Brand Trump threatens accepted thinking on authenticity

Does the circus that is the 2016 GOP presidential campaign call into question whether brand authenticity, transparency, and values are really as important as we think they are?

Image via Michael Vadon / Wikimedia Commons. Used under the Creative Commons Attribution-Share Alike 4.0 International license. Cropped and resized from original.
Image via Michael Vadon / Wikimedia Commons. Used under the Creative Commons Attribution-Share Alike 4.0 International license. Cropped and resized from original.

Last night’s Republican Party presidential candidate debate hosted in Detroit and broadcast and moderated by Fox News plummeted the level of political discourse in this election to a new low.

First let me make a full and clear disclosure: I don’t have much skin in this game; I am an American taxpayer but a British citizen so I cannot vote; and, maybe naively, I still have this old-fashioned attitude that the role of journalists is to report the facts in a balanced fashion, not take political sides in their coverage.

Anyway, MSNBC’s Benjy Sarlin summed up the debate much better than I can:

"Donald Trump’s rivals and Fox News’ debate moderators laid out a clear and factual case on Thursday that Trump’s policies were unworkable; that he regularly shifted his positions; and that he had engaged in business practices he routinely denounces on the campaign trail.

"Trump, in turn, bragged about the size of his penis and promised to force Americans to commit war crimes. He remains the odds-on favorite to win the Republican nomination."

I am well aware that MSNBC peddles a particular form of liberality that is in diametric opposition to its broadcast rivals over at Fox, so for the sake of balance here is the take from Rupert Murdoch’s channel on the evening’s events, courtesy of Douglas Schoen:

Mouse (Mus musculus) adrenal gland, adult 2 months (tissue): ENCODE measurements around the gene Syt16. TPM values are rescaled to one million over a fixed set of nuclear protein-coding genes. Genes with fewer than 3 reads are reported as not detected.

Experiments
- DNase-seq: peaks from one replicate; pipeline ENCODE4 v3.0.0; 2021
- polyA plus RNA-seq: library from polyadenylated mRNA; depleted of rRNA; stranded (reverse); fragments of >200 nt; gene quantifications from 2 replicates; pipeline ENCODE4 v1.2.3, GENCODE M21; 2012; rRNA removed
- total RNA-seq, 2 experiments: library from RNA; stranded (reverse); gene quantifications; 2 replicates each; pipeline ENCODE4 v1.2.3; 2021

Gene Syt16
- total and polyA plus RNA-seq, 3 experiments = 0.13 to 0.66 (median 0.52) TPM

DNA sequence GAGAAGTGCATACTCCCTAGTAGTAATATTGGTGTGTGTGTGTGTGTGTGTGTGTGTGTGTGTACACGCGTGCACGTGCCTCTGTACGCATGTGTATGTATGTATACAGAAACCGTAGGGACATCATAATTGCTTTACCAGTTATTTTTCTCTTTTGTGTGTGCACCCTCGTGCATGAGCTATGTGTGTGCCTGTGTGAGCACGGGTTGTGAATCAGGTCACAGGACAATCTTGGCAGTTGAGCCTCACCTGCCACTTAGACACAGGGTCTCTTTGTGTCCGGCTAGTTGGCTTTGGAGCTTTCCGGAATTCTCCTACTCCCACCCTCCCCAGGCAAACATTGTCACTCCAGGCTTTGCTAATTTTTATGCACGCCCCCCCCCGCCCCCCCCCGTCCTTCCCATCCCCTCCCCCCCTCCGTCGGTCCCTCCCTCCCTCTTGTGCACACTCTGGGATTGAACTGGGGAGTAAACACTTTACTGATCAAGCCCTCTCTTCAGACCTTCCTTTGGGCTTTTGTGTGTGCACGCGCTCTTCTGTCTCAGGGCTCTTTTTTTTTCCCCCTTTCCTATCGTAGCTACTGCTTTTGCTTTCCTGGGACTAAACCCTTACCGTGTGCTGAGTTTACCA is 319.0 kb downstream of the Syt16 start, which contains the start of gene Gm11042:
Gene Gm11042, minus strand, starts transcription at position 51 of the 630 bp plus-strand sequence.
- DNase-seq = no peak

"In case there was any confusion about what version of Donald Trump was going to show up for the eleventh GOP debate in Detroit, we found out very early on in this debate that the presidential Donald Trump of Super Tuesday is a vague and distant memory.

"Thursday night saw the Donald Trump who defends the size of his hands by saying there was ‘no problem’ with the size of his hands or anything else… 'I guarantee there’s no problem.'

"This comment was hardly presidential and perhaps even beyond our newly increased capacity for ‘telling it like it is.’"

In truth, Fox took out Trump in devastating fashion, laying bare his shallow approach to debating with scalpel precision, backed up by slides, clips, and data points. His lack of depth on foreign policy, healthcare, and even business, where he is supposed to excel, was exposed.

As one of three very effective moderators, Megyn Kelly kept her cool after Trump’s previous unnecessary and totally out-of-order personal attacks and helped take him down with a smile and good-old-fashioned journalistic questioning.

His pathetic boasting about the size of his appendage – prompted, to be fair, by Marco Rubio – his floundering on the subject of Trump University, and his explanations for flip-flopping on issues reduced any semblance of credibility the guy should have as a possible president and commander-in-chief of the most powerful nation on earth.

Even Fox’s in-house pit bull Bill O’Reilly, who you might expect to embrace Trump’s particular variety of bombast, drew the property magnate’s ire with his questioning after the debate, by suggesting Trump had lost the debate with his flip-flops and stuttering response on business issues.

Last Sunday, HBO’s John Oliver also decimated the case for Trump, or Drumpf, in devastating fashion. It is looking increasingly unlikely that Trump will release his tax returns in public, and having watched Oliver’s Last Week Tonight you can understand why.